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Food Retailers Testify on Behalf of 'Common Sense' Menu Labeling

If the Food and Drug Administration's new rules regulating menu boards are allowed to take effect, many supermarkets' nutrition initiatives could be voided.

That's according to at least one grocery retailer who testified this week on behalf of the Food Marketing Institute and National Grocers Association before the United States House of Representatives’ Energy and Commerce Committee’s Health Subcommittee to express the supermarket industry’s support for the Common Sense Nutrition Disclosure Act of 2015 (H.R. 2017), legislation addressing fundamental compliance challenges with the FDA's final rule that includes grocery stores in a regulation developed for chain restaurants.

“The supermarket industry constantly competes with each other to be at the forefront of providing customers with what they want and need, so our concerns with ‘menu labeling’ regulations are with FDA effectively mandating the standardization of foods that removes the creativity, passion and regional flavors our customers love," Israel O’Quinn, director of strategic initiatives for K-VA-T Food Stores Inc., offered in written testimony. “Part of the problem is that all the initiatives that supermarkets have already implemented, such as Facts Up Front, NuVal or electronic kiosks, to provide customers with more useful nutrition information would not be compliant under FDA’s rules."

Some K-VA-T stores have considered placing a sign, book or electronic kiosk listing calorie counts for all items above or at the end of the salad bar instead of putting a label on every ladle and tray, which are constantly moving and getting switched out, Quinn noted. "Based on what FMI has been told by FDA, this would not be considered compliant under FDA’s rules," he asserted. "We’ve also considered using scale-labels from our deli-area for grab-and-go items like sandwiches made from the deli early in the day, but with a FDA-mandated font size, the font-size would not be compliant without having to completely replace all of our scales and labels. To put it bluntly, this is going to be a very expensive endeavor.”

Complementing O’Quinn’s testimony, in a letter of support to the committee, FMI President and CEO Leslie Sarasin outlined, “FDA’s flawed interpretation of the chain restaurant menu labeling law imposes unclear, expansive and expensive requirements on grocery stores. This legislation would address several of these critical issues…and [allow] adequate time for regulated stakeholders to properly implement the law.”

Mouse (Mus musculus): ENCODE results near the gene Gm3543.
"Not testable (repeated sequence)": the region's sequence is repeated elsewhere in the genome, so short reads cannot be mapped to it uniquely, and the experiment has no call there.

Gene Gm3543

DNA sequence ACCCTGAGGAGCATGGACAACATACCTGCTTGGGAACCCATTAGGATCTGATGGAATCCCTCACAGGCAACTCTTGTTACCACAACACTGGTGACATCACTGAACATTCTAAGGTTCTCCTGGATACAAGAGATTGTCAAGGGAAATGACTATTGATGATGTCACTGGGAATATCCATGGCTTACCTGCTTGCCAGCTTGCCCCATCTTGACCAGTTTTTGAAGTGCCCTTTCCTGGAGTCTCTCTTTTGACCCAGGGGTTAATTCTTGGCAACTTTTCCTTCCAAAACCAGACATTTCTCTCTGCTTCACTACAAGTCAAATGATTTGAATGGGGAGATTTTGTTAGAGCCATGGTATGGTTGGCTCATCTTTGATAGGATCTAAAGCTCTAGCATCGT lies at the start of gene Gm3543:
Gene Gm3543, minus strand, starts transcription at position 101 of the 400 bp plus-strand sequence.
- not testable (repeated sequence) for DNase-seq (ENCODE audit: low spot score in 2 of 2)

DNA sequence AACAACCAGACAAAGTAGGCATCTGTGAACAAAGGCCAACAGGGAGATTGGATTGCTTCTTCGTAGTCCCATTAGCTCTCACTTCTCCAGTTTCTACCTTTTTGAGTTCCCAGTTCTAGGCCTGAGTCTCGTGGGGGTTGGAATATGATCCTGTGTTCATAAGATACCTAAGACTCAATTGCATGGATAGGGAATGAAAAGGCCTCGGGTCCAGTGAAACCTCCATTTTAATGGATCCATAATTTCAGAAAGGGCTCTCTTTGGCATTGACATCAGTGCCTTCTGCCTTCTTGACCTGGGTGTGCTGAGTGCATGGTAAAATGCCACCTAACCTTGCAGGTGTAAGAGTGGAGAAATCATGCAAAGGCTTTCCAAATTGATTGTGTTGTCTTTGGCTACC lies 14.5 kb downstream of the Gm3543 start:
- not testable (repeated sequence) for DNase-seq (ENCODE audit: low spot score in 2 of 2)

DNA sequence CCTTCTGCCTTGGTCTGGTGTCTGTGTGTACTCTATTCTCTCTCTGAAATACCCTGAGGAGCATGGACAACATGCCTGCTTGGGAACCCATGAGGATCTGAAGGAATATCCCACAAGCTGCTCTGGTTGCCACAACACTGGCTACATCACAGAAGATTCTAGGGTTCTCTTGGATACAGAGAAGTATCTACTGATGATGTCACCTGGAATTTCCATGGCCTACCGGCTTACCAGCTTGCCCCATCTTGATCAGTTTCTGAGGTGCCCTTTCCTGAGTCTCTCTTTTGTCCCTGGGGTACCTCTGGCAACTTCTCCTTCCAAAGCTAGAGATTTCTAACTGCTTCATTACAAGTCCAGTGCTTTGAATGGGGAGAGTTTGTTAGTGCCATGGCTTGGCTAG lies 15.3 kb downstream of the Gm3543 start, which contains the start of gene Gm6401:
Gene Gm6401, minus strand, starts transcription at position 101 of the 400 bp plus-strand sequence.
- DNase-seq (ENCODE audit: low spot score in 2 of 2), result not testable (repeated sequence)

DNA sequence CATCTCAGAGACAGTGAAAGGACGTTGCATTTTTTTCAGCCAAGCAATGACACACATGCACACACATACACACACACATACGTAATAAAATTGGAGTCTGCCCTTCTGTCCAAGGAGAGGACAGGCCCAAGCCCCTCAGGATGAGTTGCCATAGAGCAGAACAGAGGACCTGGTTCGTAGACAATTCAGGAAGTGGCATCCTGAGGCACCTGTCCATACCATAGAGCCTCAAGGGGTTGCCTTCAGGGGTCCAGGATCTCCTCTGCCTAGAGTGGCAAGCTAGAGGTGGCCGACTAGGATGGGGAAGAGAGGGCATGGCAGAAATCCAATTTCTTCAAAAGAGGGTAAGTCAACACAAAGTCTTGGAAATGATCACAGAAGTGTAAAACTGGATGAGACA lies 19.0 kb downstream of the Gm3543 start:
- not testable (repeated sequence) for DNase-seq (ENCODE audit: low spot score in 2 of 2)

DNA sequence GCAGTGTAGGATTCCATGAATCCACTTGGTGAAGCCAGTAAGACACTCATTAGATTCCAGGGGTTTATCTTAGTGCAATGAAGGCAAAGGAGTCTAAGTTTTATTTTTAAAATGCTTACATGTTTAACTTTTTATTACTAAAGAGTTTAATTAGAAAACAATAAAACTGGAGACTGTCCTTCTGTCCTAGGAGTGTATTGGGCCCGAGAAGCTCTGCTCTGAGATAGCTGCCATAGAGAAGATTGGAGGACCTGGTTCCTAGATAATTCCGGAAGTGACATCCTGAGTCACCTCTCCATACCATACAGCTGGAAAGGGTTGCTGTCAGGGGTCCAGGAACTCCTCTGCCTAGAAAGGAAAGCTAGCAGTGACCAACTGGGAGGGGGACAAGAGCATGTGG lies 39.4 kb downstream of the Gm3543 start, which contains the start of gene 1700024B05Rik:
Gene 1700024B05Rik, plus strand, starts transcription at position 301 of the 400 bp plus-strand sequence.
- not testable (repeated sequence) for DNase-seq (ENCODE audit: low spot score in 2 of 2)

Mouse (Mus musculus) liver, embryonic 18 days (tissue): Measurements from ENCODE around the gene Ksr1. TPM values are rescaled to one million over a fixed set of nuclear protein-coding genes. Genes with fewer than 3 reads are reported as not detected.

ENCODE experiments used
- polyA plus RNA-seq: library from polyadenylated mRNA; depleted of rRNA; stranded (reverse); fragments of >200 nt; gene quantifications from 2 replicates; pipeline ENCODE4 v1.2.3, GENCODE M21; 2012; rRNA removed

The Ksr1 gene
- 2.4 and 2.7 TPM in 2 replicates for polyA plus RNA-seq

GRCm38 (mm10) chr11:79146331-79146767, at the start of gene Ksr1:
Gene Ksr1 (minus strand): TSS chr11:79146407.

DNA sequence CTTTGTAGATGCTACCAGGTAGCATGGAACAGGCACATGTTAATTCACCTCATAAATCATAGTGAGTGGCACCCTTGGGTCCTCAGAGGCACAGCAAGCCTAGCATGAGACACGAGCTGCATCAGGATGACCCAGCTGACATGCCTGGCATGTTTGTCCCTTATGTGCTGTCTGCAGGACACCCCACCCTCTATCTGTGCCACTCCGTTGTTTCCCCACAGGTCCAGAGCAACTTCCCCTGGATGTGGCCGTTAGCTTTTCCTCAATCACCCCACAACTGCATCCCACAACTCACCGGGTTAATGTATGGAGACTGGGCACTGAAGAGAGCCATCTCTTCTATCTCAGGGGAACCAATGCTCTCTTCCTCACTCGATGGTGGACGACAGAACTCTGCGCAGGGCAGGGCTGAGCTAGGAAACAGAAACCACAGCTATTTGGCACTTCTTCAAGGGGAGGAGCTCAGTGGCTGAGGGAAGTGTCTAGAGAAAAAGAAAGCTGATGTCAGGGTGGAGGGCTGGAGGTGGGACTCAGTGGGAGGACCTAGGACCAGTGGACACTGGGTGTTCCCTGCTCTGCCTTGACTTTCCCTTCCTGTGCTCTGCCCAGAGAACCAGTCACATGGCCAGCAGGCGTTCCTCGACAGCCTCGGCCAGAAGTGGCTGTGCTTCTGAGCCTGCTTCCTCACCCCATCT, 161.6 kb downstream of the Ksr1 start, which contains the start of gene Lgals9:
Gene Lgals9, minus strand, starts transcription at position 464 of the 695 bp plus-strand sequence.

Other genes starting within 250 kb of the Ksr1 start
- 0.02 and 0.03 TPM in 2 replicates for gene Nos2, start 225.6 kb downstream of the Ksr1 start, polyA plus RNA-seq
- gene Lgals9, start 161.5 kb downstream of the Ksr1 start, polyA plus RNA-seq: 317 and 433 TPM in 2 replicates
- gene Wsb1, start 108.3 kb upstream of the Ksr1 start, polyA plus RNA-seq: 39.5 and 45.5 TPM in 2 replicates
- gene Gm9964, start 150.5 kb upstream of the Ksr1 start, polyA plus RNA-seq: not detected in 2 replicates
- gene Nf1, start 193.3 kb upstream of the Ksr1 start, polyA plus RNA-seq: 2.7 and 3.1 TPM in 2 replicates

Sarasin continued, “To be clear, grocery stores want to provide customers with nutrition information and have done so for a very long time, at least since the Nutrition Labeling and Education Act was enacted in 1992. This desire to respond to our customers extends to the instances in which there are menus or menu boards, and FMI will continue its efforts to work with FDA to identify alternatives for this provision of additional menu nutrition information in the context of a grocery store environment. But the lack of time, guidance, and flexibility by FDA compels us to seek the legislative process to address these critical, outstanding issues to minimize the significant economic impact and customer confusion this rule has created.”

The National Grocers Association also commended the House Energy and Commerce Subcommittee on Health, chaired by U.S. Rep. Joe Pitts (R-Pa.), for hearing testimony from industry experts on bipartisan legislation offered by U.S. Reps. Cathy McMorris Rodgers (R-Wash.) and Loretta Sanchez (D-Calif.).

"Independent supermarket operators are uniquely tied to their communities and have a deep understanding that consumer demands vary from community to community. Many prepared food items sold in their stores are not standardized, but rather tailored to the community, and recipes, even for the same item, may vary from store to store based on customer demand," said Peter J. Larkin, NGA's president and CEO. "Independent supermarket operators have long been committed to providing their customers with high quality service and a wide variety of information on the products sold in their stores." 

The legislation would scale back the FDA's final menu labeling rules, which were finalized in December 2014. Key components of the proposed legislation are:

  • A clear definition of a menu board as the primary listing for the consumer.
  • Protection for covered entities from frivolous lawsuits through private right of actions.
  • Establishes a good faith threshold to ensure businesses aren't penalized for inadvertent human error.
  • Provides flexibility to those establishments that carry unique items at only one location. 
  • Clarifies that entities that derive 50 percent or less of their total sales from foods prepared on-site are not subject to the regulation. 
  • Delays the effective date for at least two years after passage of the legislation. Currently, FDA's regulations go into effect on Dec. 1, 2015. 
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